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CPAN Bus Factor

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perl Programming CPAN metacpan
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[The following post is the result of a collaboration with Neil Bowers]

CPAN Bus Factor

Perhaps you’ve noticed a new metric when browsing MetaCPAN?

Moose bus factor

What is “bus factor”?

Wikipedia defines “bus factor” as

a measurement of the risk resulting from information and capabilities not being shared among team members, derived from the phrase “in case they get hit by a bus.”

For CPAN our definition is “a measurement of how risky it might be to start relying on a CPAN module, which might not be actively maintained”.

CPAN terminology

Let’s say you’ve created a new module for exceptions, called Exception::Yoda (“there is no try”). If that name has never been used on CPAN before, when you do your first upload to PAUSE, you will be given the first-come indexing permission on Exception::Yoda. This means that PAUSE will include your releases of that module in the CPAN Index.

The CPAN Index maps module names to tarballs in author directories. When someone runs cpm install -g Exception::Yoda, their cpm script looks for the module name in the CPAN Index, and if found, it downloads the associated tarball, and tries to install it.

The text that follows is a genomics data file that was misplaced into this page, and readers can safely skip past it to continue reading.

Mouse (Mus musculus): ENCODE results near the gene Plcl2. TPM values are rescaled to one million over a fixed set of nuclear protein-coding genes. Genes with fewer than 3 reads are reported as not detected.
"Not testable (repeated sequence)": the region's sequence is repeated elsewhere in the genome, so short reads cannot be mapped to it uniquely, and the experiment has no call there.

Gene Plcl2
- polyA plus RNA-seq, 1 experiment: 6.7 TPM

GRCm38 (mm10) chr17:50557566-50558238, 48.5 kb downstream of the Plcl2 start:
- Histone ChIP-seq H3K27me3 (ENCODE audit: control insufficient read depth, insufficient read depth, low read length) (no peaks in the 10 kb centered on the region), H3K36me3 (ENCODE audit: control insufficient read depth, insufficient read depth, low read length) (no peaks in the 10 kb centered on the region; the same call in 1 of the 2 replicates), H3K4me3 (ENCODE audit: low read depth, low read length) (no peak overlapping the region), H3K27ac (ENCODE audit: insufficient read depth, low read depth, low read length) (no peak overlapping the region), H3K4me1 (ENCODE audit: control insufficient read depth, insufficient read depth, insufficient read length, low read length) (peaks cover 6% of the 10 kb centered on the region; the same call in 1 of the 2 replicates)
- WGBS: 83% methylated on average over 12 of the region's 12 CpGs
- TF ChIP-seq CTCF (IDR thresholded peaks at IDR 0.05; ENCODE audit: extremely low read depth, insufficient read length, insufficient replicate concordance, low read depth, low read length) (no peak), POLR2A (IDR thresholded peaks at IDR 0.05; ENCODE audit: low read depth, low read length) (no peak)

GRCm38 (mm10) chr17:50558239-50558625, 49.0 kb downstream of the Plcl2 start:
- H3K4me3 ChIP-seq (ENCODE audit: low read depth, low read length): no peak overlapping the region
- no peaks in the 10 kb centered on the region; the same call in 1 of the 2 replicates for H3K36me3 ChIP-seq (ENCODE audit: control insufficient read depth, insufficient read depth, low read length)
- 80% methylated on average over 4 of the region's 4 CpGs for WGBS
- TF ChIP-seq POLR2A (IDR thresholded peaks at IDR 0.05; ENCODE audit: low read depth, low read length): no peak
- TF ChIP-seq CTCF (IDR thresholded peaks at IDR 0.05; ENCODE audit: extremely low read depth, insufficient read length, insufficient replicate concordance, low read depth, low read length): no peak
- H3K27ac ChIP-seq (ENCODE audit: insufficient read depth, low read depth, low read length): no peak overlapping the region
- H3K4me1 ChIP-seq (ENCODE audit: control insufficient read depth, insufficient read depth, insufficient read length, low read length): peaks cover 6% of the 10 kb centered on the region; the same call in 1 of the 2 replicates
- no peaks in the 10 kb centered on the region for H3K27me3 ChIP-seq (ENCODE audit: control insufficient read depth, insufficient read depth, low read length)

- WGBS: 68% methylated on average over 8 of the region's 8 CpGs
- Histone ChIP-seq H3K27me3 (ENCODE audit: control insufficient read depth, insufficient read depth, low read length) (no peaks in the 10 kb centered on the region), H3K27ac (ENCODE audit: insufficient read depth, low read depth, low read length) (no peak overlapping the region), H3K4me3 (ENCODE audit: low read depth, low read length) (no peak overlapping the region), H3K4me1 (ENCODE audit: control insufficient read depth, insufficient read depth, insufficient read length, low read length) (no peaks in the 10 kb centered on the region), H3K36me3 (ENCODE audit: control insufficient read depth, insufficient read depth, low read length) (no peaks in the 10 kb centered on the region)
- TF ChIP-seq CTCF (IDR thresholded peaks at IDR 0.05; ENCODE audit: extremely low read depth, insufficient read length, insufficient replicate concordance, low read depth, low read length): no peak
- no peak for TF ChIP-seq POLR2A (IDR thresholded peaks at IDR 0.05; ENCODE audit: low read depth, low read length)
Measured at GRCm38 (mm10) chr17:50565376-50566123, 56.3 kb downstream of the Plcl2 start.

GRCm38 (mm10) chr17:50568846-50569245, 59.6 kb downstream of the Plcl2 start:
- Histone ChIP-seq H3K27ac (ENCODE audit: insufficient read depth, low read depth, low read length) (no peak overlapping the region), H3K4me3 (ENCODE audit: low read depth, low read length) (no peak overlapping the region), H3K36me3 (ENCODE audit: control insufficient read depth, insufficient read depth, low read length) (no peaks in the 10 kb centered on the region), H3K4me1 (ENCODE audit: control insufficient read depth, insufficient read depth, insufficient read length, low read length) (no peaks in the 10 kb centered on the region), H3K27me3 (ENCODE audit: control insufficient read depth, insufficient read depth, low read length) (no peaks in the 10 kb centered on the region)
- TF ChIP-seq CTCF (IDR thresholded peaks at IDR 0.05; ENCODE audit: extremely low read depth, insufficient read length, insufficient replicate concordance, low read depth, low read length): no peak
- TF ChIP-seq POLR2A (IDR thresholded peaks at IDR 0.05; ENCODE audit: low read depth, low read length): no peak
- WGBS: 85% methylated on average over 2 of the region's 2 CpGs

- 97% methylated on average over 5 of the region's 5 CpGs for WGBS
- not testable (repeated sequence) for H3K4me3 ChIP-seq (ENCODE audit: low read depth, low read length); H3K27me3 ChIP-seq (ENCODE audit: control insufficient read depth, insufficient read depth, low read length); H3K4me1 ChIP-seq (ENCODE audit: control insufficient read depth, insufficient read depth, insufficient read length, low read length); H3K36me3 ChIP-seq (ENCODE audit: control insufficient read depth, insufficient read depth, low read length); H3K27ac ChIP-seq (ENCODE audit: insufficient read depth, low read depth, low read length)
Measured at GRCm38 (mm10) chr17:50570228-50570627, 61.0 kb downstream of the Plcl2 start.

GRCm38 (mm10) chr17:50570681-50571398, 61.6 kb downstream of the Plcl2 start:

If anyone else tries to upload a module called Exception::Yoda, PAUSE will see that you’re the only person with an indexing permission, and their version won’t be added to the CPAN Index.

Jedi exception handling takes off, lots of people start using your module, and Luke starts helping out. You give them the co-maint indexing permission on Exception::Yoda, which means that Luke’s uploads will also be listed in the CPAN Index.

Now there are two of you who can do releases. So if you get busy on a work project, take a long vacation, or lose interest, Luke can field any bug reports and release new versions.

Reliability indicators for CPAN distributions

For many tasks there are multiple modules on CPAN to choose between. What criteria should you use to select one to rely on? There are a number that are well established:

  • Does it provide the function(s) you need, and are they correct? Related: is the test suite up to scratch?
  • The relative performance of the different modules. Some years back Neil reviewed a number of collections of modules for the same task. In most cases he found three orders of magnitude difference between the fastest and slowest.
  • How many other CPAN distributions do they use? For a ::Tiny module that might be zero, but it could be a lot more. You think you’re adding one dependency to your work stack, but in reality you could be adding a lot more.
  • How many other CPAN distributions rely on the module in question? This can range from zero to tens of thousands. The model for this is called the River of CPAN, and MetaCPAN will show you the “river position” (number of downstream dependencies) when you look at a module / distribution.